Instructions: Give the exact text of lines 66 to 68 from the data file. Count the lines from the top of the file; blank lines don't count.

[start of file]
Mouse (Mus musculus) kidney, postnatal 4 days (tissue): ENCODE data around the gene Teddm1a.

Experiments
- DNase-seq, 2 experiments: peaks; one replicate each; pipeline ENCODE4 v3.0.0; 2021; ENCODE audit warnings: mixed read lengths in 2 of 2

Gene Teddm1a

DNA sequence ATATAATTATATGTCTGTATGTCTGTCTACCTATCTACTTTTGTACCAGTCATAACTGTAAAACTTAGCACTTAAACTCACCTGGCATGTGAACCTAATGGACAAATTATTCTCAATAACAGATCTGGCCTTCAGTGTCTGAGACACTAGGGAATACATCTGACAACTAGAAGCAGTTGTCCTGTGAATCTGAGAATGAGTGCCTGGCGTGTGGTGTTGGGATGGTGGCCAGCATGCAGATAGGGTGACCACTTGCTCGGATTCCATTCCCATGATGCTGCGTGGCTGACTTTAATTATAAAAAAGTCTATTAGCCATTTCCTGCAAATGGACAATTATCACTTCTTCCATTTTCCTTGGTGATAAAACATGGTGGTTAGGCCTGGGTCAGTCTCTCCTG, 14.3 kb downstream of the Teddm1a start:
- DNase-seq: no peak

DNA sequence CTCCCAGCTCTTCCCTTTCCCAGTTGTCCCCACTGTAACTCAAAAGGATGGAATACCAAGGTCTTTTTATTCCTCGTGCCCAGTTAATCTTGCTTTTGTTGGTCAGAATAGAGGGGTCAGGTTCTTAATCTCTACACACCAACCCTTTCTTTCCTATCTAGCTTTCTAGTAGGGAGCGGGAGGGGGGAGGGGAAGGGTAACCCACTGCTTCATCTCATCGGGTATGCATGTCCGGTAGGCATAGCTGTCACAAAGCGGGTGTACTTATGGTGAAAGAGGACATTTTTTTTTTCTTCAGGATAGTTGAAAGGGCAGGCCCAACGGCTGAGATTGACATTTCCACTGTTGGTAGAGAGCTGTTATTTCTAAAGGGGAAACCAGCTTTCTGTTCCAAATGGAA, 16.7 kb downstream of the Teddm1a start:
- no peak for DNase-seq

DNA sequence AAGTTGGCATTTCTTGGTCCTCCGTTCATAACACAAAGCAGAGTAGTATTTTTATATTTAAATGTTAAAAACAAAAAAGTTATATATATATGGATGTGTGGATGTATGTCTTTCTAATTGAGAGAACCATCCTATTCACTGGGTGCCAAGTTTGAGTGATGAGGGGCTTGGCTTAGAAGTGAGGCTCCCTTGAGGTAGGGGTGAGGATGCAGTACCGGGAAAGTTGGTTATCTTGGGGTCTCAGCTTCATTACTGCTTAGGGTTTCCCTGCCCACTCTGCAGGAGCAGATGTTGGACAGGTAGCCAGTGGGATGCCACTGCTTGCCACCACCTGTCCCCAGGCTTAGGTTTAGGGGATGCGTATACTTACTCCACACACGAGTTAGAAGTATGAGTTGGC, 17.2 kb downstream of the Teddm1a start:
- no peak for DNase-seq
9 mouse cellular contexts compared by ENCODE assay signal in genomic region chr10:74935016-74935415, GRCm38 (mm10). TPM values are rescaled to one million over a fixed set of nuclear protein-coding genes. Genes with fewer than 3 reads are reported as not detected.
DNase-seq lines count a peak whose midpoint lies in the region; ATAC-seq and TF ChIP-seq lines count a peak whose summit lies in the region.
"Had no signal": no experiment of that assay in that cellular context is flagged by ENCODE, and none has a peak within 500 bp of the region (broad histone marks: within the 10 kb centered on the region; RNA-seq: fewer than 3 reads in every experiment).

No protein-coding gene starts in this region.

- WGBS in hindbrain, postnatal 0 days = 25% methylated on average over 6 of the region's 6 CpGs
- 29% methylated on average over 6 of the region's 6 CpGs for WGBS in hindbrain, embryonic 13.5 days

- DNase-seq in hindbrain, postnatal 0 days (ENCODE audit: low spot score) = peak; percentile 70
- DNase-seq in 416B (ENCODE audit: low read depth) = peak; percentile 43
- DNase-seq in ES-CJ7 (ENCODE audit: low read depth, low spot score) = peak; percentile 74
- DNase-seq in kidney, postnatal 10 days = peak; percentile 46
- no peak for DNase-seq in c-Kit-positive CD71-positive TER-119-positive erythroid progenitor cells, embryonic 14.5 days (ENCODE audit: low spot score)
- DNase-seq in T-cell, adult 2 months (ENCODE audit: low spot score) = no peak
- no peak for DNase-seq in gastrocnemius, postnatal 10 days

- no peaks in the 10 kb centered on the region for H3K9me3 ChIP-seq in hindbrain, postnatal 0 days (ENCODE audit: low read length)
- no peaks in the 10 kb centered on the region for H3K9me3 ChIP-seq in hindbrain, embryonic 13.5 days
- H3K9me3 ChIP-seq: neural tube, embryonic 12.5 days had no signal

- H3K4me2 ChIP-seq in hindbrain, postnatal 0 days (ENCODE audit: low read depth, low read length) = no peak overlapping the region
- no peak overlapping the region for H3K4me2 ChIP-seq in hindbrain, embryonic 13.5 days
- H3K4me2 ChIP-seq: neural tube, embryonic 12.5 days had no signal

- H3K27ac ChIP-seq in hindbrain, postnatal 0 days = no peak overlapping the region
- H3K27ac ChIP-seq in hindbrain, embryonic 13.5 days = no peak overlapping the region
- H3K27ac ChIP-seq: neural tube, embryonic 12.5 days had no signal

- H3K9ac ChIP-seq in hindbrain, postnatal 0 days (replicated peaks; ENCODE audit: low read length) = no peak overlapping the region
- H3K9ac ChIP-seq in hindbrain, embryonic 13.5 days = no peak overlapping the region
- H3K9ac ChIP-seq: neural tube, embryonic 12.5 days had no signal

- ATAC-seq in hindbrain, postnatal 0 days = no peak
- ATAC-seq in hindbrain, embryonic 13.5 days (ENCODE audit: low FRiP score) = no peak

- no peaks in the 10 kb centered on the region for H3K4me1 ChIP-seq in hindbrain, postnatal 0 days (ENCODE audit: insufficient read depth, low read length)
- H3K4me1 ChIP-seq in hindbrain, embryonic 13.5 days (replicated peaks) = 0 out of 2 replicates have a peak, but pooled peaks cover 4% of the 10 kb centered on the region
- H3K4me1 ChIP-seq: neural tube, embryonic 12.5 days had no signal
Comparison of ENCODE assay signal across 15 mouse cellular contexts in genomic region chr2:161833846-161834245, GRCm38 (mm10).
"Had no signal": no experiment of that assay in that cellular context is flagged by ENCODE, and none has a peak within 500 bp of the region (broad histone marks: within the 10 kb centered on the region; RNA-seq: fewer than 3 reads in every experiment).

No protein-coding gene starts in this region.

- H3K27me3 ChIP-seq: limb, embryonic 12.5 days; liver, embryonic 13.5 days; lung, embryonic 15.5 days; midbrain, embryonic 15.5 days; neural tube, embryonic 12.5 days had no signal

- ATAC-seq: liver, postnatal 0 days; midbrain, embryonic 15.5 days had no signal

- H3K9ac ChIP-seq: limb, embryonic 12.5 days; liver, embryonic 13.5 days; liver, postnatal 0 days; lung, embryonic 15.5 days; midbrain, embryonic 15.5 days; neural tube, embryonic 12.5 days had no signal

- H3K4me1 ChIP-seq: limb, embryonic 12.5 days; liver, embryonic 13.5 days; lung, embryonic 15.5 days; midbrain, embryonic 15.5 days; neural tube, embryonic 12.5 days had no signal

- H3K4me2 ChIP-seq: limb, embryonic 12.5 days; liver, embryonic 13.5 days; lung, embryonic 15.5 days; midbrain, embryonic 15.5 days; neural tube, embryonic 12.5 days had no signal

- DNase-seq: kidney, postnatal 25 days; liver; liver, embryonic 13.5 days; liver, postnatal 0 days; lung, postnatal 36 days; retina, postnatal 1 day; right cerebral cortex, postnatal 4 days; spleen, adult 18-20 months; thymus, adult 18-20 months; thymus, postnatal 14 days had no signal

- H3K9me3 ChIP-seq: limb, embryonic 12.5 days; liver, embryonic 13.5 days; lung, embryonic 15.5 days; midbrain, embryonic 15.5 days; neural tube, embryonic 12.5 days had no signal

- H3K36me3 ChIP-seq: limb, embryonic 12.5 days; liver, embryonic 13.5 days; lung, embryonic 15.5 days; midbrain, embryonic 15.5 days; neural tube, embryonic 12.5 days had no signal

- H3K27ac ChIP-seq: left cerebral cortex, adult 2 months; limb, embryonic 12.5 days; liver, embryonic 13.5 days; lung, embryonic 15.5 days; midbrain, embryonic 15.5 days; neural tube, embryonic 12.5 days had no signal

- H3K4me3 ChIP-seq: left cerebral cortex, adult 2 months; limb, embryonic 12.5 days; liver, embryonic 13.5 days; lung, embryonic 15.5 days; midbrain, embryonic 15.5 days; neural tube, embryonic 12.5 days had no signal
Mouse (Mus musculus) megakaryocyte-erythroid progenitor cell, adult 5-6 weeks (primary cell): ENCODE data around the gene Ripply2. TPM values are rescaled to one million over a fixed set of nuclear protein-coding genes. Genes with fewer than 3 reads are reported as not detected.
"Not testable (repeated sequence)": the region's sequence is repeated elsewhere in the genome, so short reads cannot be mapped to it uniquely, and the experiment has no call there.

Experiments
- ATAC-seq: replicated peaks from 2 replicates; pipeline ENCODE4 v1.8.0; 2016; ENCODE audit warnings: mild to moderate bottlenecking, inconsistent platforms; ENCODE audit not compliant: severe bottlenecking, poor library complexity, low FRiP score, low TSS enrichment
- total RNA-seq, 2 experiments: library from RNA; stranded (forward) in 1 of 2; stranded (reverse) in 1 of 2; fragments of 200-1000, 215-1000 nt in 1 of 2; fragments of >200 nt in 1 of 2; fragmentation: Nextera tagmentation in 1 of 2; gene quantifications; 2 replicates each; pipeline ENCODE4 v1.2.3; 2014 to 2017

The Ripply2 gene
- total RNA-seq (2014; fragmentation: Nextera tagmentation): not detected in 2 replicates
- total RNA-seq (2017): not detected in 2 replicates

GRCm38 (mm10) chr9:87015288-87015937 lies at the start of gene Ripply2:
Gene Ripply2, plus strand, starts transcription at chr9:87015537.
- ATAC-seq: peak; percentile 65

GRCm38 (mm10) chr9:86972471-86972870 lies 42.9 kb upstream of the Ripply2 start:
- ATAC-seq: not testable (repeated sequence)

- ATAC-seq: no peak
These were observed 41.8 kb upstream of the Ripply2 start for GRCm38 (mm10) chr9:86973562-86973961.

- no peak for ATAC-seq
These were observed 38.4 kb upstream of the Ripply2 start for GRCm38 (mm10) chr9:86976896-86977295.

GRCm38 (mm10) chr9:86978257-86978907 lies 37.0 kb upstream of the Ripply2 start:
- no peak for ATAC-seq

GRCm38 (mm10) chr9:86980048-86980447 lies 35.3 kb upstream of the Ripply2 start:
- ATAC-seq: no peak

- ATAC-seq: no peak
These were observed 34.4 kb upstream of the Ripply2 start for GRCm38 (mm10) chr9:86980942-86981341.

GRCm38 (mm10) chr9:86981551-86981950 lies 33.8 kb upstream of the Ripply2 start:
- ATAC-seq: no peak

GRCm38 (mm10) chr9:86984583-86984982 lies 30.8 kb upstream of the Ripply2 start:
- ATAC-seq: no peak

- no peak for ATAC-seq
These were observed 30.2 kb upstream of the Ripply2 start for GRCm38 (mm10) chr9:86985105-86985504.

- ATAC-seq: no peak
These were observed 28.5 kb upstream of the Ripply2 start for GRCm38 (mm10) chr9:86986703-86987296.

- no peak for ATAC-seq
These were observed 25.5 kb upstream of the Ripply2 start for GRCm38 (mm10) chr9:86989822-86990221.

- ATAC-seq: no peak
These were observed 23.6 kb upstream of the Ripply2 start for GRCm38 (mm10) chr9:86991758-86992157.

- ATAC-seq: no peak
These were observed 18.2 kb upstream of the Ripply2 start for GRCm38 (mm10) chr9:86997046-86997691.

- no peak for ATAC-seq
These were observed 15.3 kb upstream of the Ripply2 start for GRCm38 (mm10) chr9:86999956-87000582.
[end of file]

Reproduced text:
- ATAC-seq: not testable (repeated sequence)

- ATAC-seq: no peak
These were observed 41.8 kb upstream of the Ripply2 start for GRCm38 (mm10) chr9:86973562-86973961.